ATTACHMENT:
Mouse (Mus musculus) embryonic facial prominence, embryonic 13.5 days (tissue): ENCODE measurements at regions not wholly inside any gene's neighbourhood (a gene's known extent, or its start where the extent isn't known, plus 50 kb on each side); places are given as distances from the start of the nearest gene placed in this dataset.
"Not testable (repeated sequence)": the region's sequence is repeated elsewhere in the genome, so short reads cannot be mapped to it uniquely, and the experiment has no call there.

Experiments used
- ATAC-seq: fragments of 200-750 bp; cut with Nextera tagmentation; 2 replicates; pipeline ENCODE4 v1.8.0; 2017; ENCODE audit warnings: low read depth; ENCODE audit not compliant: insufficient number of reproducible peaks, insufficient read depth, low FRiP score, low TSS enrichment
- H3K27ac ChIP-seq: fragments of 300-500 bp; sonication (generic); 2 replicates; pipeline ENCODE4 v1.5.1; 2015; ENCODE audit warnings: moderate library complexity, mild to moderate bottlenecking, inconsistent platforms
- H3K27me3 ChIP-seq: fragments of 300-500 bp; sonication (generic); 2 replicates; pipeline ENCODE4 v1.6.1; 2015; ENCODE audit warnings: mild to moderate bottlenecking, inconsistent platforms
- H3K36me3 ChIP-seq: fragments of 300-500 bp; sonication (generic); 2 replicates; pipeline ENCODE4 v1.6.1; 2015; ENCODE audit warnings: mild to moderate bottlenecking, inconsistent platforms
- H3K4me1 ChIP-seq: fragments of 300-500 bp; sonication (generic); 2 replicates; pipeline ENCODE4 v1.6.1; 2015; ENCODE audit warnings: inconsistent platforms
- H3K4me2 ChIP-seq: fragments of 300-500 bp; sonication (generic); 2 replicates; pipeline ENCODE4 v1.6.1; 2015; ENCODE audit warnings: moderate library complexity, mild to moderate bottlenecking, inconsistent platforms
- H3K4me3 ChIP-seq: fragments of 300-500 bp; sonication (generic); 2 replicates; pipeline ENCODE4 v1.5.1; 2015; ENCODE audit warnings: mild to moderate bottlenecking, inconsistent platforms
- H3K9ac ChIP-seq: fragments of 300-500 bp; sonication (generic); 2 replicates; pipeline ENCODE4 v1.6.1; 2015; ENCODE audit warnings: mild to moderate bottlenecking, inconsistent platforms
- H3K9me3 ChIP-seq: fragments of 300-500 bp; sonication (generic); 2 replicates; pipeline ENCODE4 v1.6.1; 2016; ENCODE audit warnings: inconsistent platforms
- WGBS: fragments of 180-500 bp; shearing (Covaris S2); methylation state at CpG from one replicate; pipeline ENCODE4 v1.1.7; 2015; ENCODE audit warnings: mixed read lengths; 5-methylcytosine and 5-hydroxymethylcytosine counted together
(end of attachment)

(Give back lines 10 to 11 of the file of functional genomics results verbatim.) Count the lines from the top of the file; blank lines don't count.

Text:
- H3K4me3 ChIP-seq: fragments of 300-500 bp; sonication (generic); 2 replicates; pipeline ENCODE4 v1.5.1; 2015; ENCODE audit warnings: mild to moderate bottlenecking, inconsistent platforms
- H3K9ac ChIP-seq: fragments of 300-500 bp; sonication (generic); 2 replicates; pipeline ENCODE4 v1.6.1; 2015; ENCODE audit warnings: mild to moderate bottlenecking, inconsistent platforms